P.S. – Too late for making my list, but I’m about to finish A Window Opens by Elisabeth Egan. This title came to me via a friend’s blog A Design So Vast – Lindsey’s post about “Best Books of the Half-Year” is full of interesting titles. It’s fun to stray away from my usual genre to dump myself inside the life of another modern woman determined to balance motherhood, career and marriage.

If you’re interested in my past year-end book posts, you can find my 2013 recommendations here, and my 2014 favorites here. I’ve also written a “Books I Love” post here.

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Jennifer Wolfe

Jennifer Wolfe, a writer-teacher-mom, is dedicated to finding the extraordinary in the ordinary moments of life by thinking deeply, loving fiercely, and teaching audaciously. Jennifer is a Google Certified Educator, Hyperdoc fanatic, and a voracious reader. Read her stories on her blog, mamawolfe, and grab free copies of her teaching and parenting resources.

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Living In Between Love and Fear

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“…the Outside had taught him that there wasn’t much difference between loving someone and being afraid of them. Loving a person meant needing them to stay: alive, around. But the shadow that love can’t help but cast is fear: fear they won’t stay alive or around–fear they’ll be reckless, or doomed, or just walk away and not consider you ever again. With love, you’re scared it will disappear. With fear, you’re scared it never will. The trick…was getting used to both of them at the same time. It was living in between.”

~Michael Christie, from If I Die, If I Fall

Jennifer Wolfe

Jennifer Wolfe, a writer-teacher-mom, is dedicated to finding the extraordinary in the ordinary moments of life by thinking deeply, loving fiercely, and teaching audaciously. Jennifer is a Google Certified Educator, Hyperdoc fanatic, and a voracious reader. Read her stories on her blog, mamawolfe, and grab free copies of her teaching and parenting resources.

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Please, Don’t Go Outside

“…the border between the Inside and the Outside wasn’t as impermeable as she liked to believe,

and he knew that sooner or later, the Outside would want in.”

~from If I Fall, If I Die by Michael Christie

Today I planted tulips and pansies Outside, yanking out the weeds and cutting back debris I’d left since August. It was wet and grey and the grass came out in clumps, snuff-colored soil and worms clinging to the roots. This is optimistic, I think, planning for the spring. Thinking someday it will be pink and purple and white and alive. It’s green and lush right now, but nothing is really growing. It’s a ruse, a fake, it’s just a cover crop.

Sirens pierce through the bird song. I quickly inventory, wondering if you’re Outside. Are they screaming in your direction? They cannot be, they will not be, they are NOT coming for you.

Do you know I check on you every morning, first thing as the coffee brews? Usually your shoulders need covering, and sometimes as I pull the striped duvet over your shoulder, you smile. In that moment, in that smile I see the real you, the child I know will be ready for Outside soon. I pick up a damp towel and a dirty juice glass and click the door shut behind me. Exhale.  You’re Inside, it’s quiet, and we’re safe.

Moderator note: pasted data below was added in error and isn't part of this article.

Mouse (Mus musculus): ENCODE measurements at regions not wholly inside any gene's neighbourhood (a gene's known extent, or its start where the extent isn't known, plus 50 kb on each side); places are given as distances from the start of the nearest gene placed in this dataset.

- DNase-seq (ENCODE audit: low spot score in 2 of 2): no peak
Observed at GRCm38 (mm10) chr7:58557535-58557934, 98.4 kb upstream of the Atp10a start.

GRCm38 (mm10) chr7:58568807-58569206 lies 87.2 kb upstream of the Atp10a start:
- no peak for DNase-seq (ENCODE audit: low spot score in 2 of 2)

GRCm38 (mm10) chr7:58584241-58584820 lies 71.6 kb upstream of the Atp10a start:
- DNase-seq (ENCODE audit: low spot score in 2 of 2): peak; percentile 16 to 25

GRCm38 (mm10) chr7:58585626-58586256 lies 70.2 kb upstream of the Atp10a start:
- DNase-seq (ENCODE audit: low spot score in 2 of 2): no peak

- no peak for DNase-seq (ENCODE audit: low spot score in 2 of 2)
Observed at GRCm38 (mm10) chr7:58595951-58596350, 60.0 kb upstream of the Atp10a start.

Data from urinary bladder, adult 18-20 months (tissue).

I walk in her room, too. I’m not sure why I do – she’s never there. It’s cold and white and full of a starkness that only happens when someone doesn’t live there anymore. I pull the shades open, sigh and run my hand along her dresser, my fingertips making faint lines in the dust. She’s Outside now, out of my control, where I want her to be and where I want her to leave. But the years are minutes, I scream to the silence.

boy with skateboard

You tell me you want more independence, you want me to trust you. You want to go Outside until after dark. You want to pick up your skateboard and throw your house key in your pocket and skate away with the homemade wax you made in my best stainless steel pan…and I’m supposed to be OK with that. I’m supposed to say yes, go meet your new friends and your new girl and just be careful, I whisper to you as you leave. Be careful, Outside.

This won’t last forever, I remind myself, these moments when life pushes along and I sometimes chase after it. These years that are really moments, these moments that hold my breath and make me pause midway through and wonder if this is the last time…

It’s getting late and I need to think of something to teach tomorrow – Steinbeck, The Pearl, and Kino who thinks all his dreams will come true now that he’s found the Pearl of the World and then the baby dies. He thought he had it all – for a moment. Yes, years are minutes, Kino. Stay Inside.

She calls to tell me she loves her Avalanche class, mentions she’ll be skiing out of bounds this weekend. But don’t worry, Mom, she says. I’m with my group. She’ll click on her skis just like Bryce and Ronnie and please don’t go Outside, I silently scream, please don’t slide down, buried with a smile on your face like they did…

I shower and  slip into my new fleece jammies, soft and fresh from the dryer, and walk down the stairs. You laugh when you see me and tell me that’s a whole lot of leopard. That you read somewhere that women my age shouldn’t be seen Outside in leopard – certainly not head to toe.

But I’m Inside, I reply. I’m safe. No one can see me Inside here.

I hear your key in the door. It’s dusk now, and you’re Inside. Your cheeks are glowing and your eyes sparkle as you explain all about your new tricks, how you’re learning and persistent and you’re better than you were before you broke your leg, better than that August morning I texted you to be safe Outside and you said you would.

But you weren’t.

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This post was inspired by the novel If I Fall, If I Die by Michael Christie,about a boy who’s never been outside, thanks to his mother’s agoraphobia, but ventures outside in order to solve a mystery. Join From Left to Write on January 22nd as we discuss If I Fall, If I Die. As a member, I received a copy of the book for review purposes.

Jennifer Wolfe

Jennifer Wolfe, a writer-teacher-mom, is dedicated to finding the extraordinary in the ordinary moments of life by thinking deeply, loving fiercely, and teaching audaciously. Jennifer is a Google Certified Educator, Hyperdoc fanatic, and a voracious reader. Read her stories on her blog, mamawolfe, and grab free copies of her teaching and parenting resources.